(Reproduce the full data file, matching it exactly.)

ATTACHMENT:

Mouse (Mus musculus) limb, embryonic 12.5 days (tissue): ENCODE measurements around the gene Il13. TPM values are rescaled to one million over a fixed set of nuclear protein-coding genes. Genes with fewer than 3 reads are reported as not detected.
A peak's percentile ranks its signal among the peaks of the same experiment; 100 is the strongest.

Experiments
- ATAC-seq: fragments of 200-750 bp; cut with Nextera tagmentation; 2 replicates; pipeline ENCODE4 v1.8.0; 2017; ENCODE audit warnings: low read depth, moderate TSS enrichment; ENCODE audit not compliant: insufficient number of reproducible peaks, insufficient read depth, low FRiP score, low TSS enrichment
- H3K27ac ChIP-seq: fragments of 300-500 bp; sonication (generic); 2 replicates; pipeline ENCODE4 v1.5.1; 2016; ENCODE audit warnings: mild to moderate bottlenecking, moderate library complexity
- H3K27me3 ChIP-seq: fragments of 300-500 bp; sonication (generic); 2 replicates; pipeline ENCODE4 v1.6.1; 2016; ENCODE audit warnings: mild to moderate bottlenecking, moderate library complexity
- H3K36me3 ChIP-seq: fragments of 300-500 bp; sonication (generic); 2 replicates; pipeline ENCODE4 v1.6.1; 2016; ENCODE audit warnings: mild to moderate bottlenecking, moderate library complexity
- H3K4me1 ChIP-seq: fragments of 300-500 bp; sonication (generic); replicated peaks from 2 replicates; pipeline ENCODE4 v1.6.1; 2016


Mouse (Mus musculus) limb, embryonic 12.5 days (tissue): ENCODE measurements around the gene Il13. TPM values are rescaled to one million over a fixed set of nuclear protein-coding genes. Genes with fewer than 3 reads are reported as not detected.
A peak's percentile ranks its signal among the peaks of the same experiment; 100 is the strongest.

Experiments
- ATAC-seq: fragments of 200-750 bp; cut with Nextera tagmentation; 2 replicates; pipeline ENCODE4 v1.8.0; 2017; ENCODE audit warnings: low read depth, moderate TSS enrichment; ENCODE audit not compliant: insufficient number of reproducible peaks, insufficient read depth, low FRiP score, low TSS enrichment
- H3K27ac ChIP-seq: fragments of 300-500 bp; sonication (generic); 2 replicates; pipeline ENCODE4 v1.5.1; 2016; ENCODE audit warnings: mild to moderate bottlenecking, moderate library complexity
- H3K27me3 ChIP-seq: fragments of 300-500 bp; sonication (generic); 2 replicates; pipeline ENCODE4 v1.6.1; 2016; ENCODE audit warnings: mild to moderate bottlenecking, moderate library complexity
- H3K36me3 ChIP-seq: fragments of 300-500 bp; sonication (generic); 2 replicates; pipeline ENCODE4 v1.6.1; 2016; ENCODE audit warnings: mild to moderate bottlenecking, moderate library complexity
- H3K4me1 ChIP-seq: fragments of 300-500 bp; sonication (generic); replicated peaks from 2 replicates; pipeline ENCODE4 v1.6.1; 2016